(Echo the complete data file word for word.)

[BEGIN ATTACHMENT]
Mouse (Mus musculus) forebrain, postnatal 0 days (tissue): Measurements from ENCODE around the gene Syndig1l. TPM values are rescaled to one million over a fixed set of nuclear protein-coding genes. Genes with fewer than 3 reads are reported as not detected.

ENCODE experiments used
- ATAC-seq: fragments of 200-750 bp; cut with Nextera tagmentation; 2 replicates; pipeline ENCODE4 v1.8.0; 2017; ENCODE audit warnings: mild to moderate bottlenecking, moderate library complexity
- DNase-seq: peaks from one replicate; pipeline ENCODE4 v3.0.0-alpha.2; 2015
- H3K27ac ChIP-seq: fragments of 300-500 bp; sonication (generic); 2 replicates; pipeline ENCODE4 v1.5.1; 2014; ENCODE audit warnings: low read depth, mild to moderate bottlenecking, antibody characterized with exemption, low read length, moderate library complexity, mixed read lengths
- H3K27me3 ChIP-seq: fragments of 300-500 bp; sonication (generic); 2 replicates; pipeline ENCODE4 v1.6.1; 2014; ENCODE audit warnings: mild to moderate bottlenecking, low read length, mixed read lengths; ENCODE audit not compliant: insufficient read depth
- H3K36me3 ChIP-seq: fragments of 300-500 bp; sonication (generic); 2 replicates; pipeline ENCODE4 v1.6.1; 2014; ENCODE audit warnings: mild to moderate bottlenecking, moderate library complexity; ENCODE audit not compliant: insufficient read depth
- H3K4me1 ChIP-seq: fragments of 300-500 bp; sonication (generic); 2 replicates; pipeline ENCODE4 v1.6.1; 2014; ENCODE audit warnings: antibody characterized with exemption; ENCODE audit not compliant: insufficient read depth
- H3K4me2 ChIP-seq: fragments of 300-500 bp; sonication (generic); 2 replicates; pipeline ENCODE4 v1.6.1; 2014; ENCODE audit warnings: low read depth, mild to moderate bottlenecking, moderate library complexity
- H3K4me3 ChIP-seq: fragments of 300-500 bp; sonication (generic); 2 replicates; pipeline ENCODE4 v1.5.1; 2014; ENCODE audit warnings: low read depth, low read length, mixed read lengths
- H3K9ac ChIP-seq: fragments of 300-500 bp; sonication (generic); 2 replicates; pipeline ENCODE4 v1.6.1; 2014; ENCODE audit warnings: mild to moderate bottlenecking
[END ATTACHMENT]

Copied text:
Mouse (Mus musculus) forebrain, postnatal 0 days (tissue): Measurements from ENCODE around the gene Syndig1l. TPM values are rescaled to one million over a fixed set of nuclear protein-coding genes. Genes with fewer than 3 reads are reported as not detected.

ENCODE experiments used
- ATAC-seq: fragments of 200-750 bp; cut with Nextera tagmentation; 2 replicates; pipeline ENCODE4 v1.8.0; 2017; ENCODE audit warnings: mild to moderate bottlenecking, moderate library complexity
- DNase-seq: peaks from one replicate; pipeline ENCODE4 v3.0.0-alpha.2; 2015
- H3K27ac ChIP-seq: fragments of 300-500 bp; sonication (generic); 2 replicates; pipeline ENCODE4 v1.5.1; 2014; ENCODE audit warnings: low read depth, mild to moderate bottlenecking, antibody characterized with exemption, low read length, moderate library complexity, mixed read lengths
- H3K27me3 ChIP-seq: fragments of 300-500 bp; sonication (generic); 2 replicates; pipeline ENCODE4 v1.6.1; 2014; ENCODE audit warnings: mild to moderate bottlenecking, low read length, mixed read lengths; ENCODE audit not compliant: insufficient read depth
- H3K36me3 ChIP-seq: fragments of 300-500 bp; sonication (generic); 2 replicates; pipeline ENCODE4 v1.6.1; 2014; ENCODE audit warnings: mild to moderate bottlenecking, moderate library complexity; ENCODE audit not compliant: insufficient read depth
- H3K4me1 ChIP-seq: fragments of 300-500 bp; sonication (generic); 2 replicates; pipeline ENCODE4 v1.6.1; 2014; ENCODE audit warnings: antibody characterized with exemption; ENCODE audit not compliant: insufficient read depth
- H3K4me2 ChIP-seq: fragments of 300-500 bp; sonication (generic); 2 replicates; pipeline ENCODE4 v1.6.1; 2014; ENCODE audit warnings: low read depth, mild to moderate bottlenecking, moderate library complexity
- H3K4me3 ChIP-seq: fragments of 300-500 bp; sonication (generic); 2 replicates; pipeline ENCODE4 v1.5.1; 2014; ENCODE audit warnings: low read depth, low read length, mixed read lengths
- H3K9ac ChIP-seq: fragments of 300-500 bp; sonication (generic); 2 replicates; pipeline ENCODE4 v1.6.1; 2014; ENCODE audit warnings: mild to moderate bottlenecking